A clicker-based case study that untangles student thinking about the processes in the central dogma

TitleA clicker-based case study that untangles student thinking about the processes in the central dogma
Publication TypeJournal Article
Year of Publication2016
AuthorsPelletreau, KN, Andrews, T, Armstrong, N, Bedell, MA, Dastoor, F, Dean, N, Erster, S, Fata-Hartley, C, Guild, N, Greig, H, Hall, D, Knight, JK, Koslowsky, D, Lemons, PP, Martin, J, McCourt, J, Merrill, J, Moscarella, R, Nehm, R, Northington, R, Olsen, B, Prevost, L, Stoltzfus, J, Urban-Lurain, M, Smith, MK
Date Published12/2016
AbstractThe central dogma of biology is a foundational concept that provides a scaffold to understand how genetic information flows in biological systems. Despite its importance, undergraduate students often poorly understand central dogma processes (DNA replication, transcription, and translation), how information is encoded and used in each of these processes, and the relationships between them. To help students overcome these conceptual difficulties, we designed a clicker-based activity focused on two brothers who have multiple nucleotide differences in their dystrophin gene sequence, resulting in one who has Duchenne muscular dystrophy (DMD) and one who does not. This activity asks students to predict the effects of various types of mutations on DNA replication, transcription, and translation. To determine the effectiveness of this activity, we taught it in ten large-enrollment courses at five different institutions and assessed its effect by evaluating student responses to pre/post short answer questions, clicker questions, and multiple-choice exam questions. Students showed learning gains from the pre to the post on the short answer questions and performed highly on end-of-unit exam questions targeting similar concepts. This activity can be presented at various points during the semester (e.g., when discussing the central dogma, mutations, or disease) and has been used successfully in a variety of courses ranging from non-majors introductory biology to advanced upper level biology.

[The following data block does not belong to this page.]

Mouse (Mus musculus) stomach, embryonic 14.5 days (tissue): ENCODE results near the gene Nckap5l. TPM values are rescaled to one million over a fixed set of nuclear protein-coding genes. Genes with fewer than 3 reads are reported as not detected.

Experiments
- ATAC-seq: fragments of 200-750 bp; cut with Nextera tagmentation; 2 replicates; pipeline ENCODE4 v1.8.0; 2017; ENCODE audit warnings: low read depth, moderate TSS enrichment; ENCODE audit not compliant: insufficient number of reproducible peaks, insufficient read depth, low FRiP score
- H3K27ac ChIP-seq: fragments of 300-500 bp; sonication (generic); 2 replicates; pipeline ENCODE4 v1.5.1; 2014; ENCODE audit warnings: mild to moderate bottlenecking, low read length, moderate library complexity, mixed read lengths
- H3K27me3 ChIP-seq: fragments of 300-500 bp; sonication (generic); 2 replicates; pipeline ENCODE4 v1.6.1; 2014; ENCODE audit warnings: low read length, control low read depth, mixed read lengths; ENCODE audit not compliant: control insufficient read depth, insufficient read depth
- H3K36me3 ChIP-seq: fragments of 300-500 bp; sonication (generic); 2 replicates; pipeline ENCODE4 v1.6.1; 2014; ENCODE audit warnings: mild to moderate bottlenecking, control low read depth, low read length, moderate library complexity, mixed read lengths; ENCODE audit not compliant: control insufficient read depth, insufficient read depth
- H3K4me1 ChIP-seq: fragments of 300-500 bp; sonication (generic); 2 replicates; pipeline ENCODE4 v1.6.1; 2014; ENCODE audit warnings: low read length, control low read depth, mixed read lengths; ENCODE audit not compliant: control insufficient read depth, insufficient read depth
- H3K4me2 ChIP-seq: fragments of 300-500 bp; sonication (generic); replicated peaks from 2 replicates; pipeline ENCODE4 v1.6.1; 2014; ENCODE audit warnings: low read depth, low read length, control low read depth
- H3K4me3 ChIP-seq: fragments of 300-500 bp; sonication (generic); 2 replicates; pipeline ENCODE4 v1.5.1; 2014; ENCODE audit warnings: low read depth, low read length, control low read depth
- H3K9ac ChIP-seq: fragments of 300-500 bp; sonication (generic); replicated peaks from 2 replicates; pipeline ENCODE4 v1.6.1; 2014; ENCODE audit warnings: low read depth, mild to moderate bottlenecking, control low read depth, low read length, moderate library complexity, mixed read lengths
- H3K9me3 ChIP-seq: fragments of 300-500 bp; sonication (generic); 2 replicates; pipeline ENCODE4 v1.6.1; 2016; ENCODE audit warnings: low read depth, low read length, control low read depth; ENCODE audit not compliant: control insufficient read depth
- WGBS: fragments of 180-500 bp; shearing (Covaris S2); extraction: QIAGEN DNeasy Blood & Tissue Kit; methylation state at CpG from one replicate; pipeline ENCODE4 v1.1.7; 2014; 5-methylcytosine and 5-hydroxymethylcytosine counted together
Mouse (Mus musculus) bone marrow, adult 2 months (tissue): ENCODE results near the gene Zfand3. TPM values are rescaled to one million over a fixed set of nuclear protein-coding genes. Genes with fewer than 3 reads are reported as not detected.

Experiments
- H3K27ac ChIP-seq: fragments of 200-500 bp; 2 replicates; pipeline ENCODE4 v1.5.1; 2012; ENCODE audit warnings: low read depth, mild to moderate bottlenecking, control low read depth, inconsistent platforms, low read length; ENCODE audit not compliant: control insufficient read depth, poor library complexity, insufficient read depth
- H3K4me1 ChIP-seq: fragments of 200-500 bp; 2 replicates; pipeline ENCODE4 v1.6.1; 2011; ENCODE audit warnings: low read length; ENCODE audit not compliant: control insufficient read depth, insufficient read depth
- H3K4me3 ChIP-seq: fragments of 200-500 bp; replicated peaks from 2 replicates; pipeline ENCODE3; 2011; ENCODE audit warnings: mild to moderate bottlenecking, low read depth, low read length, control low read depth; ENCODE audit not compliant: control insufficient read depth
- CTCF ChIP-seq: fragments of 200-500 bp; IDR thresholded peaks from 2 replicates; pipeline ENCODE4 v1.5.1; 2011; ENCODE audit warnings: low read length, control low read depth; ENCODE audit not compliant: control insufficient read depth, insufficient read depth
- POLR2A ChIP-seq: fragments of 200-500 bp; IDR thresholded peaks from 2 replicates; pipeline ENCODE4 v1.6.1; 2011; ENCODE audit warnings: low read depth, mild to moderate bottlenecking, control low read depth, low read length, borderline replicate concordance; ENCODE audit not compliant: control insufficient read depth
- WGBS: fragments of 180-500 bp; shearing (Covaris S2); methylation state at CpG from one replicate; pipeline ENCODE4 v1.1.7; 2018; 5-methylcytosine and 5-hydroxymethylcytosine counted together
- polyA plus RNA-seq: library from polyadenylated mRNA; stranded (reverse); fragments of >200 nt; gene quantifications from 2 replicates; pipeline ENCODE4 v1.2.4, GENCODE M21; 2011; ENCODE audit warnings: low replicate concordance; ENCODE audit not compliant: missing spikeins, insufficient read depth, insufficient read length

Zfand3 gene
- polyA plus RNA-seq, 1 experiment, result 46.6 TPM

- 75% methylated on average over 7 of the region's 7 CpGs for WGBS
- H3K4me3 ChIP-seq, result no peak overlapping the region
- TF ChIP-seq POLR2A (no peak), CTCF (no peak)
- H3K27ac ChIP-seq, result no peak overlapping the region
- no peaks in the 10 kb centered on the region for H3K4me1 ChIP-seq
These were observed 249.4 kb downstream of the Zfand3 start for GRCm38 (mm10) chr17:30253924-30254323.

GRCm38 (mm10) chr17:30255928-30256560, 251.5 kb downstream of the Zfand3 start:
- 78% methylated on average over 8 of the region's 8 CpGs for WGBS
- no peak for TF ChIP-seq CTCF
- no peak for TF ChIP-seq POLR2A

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This material is based upon work supported by the National Science Foundation (DUE grants: 1438739, 1323162, 1347740, 0736952 and 1022653). Any opinions, findings and conclusions or recommendations expressed in this material are those of the author(s) and do not necessarily reflect the views of the NSF.